My dear friends, as this day draws to a close, I sit in a hotel room in Crystal City, (Arlington, VA) just across the street from the apartment complex I lived in when I was an assistant (to the master of all papal visit coordinators, now Bishop Robert N. Lynch of St. Petersburg, Florida) national coordinator for the 1987 Papal Visit of Pope John Paul II. I cannot tell you the level of excitement and enthusiasm that have taken hold of this community (and this bishop) once again!
From experience I can tell you that many long hours, days, nights and months have gone into the planning for this five day pilgrimage across the east coast of our country. Our Holy Father has spent the last two days in Cuba, where he made a strong call for reconciliation and peace. I am anxiously awaiting his message to the people of this great nation.
No doubt, there are many who are responsible for Pope Francis’ safety who are working hard to protect him. They, too, have spent many hours preparing for these days. Planners have worked hard, from the World Meeting of Families, the Archdioceses of Washington, D.C., New York and Philadelphia, the thousands of journalists, staff from the US Conference of Catholic Bishops, government and Vatican officials, and many others. But when you boil it all down, we now await the message that our Holy Father, Pope Francis will deliver in these next five days.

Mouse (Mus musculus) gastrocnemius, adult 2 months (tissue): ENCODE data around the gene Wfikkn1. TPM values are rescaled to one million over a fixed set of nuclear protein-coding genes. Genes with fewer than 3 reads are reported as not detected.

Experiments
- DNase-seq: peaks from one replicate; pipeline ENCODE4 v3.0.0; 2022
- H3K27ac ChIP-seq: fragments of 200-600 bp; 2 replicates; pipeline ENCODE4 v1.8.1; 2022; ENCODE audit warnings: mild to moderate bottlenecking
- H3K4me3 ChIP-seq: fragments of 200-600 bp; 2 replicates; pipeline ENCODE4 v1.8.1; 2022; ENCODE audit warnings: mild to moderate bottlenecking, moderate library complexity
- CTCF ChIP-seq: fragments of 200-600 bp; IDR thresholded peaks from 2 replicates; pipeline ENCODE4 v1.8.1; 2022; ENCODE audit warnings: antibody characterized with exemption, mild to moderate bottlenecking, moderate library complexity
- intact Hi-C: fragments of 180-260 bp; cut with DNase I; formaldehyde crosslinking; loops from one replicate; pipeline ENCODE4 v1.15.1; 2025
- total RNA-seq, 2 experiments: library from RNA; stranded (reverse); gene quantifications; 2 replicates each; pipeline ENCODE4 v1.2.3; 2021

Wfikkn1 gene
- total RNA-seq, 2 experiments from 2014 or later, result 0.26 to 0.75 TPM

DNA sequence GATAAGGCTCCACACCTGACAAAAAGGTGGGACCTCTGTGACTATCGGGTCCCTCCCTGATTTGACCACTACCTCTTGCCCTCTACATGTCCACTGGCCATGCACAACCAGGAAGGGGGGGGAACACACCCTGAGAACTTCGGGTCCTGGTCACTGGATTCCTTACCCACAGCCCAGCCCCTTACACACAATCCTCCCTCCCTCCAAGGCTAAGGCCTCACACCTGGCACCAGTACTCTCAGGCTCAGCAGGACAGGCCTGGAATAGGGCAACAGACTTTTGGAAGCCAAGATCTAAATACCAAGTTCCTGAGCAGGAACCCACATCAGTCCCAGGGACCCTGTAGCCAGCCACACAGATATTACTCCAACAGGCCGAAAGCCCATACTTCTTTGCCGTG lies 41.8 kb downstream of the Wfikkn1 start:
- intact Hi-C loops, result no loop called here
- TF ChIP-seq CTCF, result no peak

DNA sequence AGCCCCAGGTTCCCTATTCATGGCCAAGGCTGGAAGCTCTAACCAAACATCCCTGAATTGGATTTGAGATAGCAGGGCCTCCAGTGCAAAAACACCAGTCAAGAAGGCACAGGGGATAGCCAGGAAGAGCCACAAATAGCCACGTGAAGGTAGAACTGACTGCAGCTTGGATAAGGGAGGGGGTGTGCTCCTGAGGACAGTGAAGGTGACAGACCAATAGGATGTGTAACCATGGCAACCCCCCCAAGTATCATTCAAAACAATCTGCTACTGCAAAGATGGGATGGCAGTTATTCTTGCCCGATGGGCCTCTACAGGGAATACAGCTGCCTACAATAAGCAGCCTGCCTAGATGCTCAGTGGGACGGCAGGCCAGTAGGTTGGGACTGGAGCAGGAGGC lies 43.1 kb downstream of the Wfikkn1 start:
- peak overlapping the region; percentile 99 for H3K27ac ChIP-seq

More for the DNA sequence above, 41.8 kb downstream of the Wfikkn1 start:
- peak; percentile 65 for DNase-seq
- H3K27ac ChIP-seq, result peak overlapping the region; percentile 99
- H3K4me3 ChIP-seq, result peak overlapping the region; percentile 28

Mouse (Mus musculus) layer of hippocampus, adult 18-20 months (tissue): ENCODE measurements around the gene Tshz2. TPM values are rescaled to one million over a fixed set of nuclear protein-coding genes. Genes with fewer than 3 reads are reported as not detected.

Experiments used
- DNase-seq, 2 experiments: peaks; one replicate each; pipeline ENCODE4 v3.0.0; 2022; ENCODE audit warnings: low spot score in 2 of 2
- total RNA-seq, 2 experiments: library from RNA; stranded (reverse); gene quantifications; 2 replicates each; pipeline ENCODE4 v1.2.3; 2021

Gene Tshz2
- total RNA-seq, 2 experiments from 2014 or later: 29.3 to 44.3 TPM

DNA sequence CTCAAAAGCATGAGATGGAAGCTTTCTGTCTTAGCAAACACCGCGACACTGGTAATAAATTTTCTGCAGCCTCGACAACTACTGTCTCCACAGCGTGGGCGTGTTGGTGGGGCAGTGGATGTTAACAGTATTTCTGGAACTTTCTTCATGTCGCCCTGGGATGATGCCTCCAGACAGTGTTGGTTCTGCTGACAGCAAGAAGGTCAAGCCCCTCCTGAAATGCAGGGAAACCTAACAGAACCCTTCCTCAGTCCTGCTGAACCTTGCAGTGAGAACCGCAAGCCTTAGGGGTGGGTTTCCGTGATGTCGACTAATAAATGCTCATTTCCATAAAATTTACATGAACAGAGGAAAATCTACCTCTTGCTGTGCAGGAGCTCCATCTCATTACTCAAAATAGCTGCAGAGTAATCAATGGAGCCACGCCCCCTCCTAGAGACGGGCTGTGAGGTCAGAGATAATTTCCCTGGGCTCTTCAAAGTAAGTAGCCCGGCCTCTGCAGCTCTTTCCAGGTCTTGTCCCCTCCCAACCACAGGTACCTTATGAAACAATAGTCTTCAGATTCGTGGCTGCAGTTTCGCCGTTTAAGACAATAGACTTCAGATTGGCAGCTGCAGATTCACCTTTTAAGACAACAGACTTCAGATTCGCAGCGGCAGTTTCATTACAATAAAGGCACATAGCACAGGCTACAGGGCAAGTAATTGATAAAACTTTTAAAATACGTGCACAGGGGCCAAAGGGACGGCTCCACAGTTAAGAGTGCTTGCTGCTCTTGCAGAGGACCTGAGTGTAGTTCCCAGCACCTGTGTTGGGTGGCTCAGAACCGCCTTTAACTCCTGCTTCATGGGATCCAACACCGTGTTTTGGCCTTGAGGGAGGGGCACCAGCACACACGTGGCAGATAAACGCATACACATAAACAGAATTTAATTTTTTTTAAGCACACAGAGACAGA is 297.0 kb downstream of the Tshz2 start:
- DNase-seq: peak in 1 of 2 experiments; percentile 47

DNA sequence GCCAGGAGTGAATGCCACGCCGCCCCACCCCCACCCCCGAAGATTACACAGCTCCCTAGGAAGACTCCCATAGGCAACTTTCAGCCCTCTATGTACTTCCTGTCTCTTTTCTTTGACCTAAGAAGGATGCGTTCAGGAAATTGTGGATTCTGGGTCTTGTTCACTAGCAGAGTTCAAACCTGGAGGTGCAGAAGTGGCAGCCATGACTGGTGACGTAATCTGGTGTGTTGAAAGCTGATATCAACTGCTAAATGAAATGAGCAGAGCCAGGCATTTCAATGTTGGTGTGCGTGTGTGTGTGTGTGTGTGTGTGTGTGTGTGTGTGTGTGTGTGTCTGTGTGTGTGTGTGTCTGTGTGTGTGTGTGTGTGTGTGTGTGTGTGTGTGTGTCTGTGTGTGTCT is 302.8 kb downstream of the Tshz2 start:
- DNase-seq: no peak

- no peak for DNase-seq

Pope Francis is a man of prayer. He is the Successor to St. Peter. He is led by the Holy Spirit that elected him as our present Holy Father. He is inspiring and challenging all at the same time. No doubt, he will deliver a message of hope and of challenge. He is a servant of unity and an agent of renewal. He promotes inclusion and has opened the doors of this Church to all. He models and instructs that we are to go out of the sacristy and churches to encounter those who are on the margins; those who are excluded. We are to enter into the struggles of life of everyday people, and accompany them with the hope and joy of the Gospel of Jesus Christ. He comes to our shores as a messenger of hope. He is the Chief Shepherd of the Church, and the great steward of our Common Home.
Do yourself a favor, I beg you. In these coming days, do not listen only to news coverage of what he preaches and teaches. Go to original sources and read his homilies and addresses for yourself. Do not allow yourself to be satisfied with the many agendas that will be at work in the coming days in reporting on Pope Francis’ visit.
Pray for Pope Francis, and pray that all hearts will be open to receive his message.
Welcome to the United States, Holy Father! We love you, and we look forward to receiving your teaching and instruction.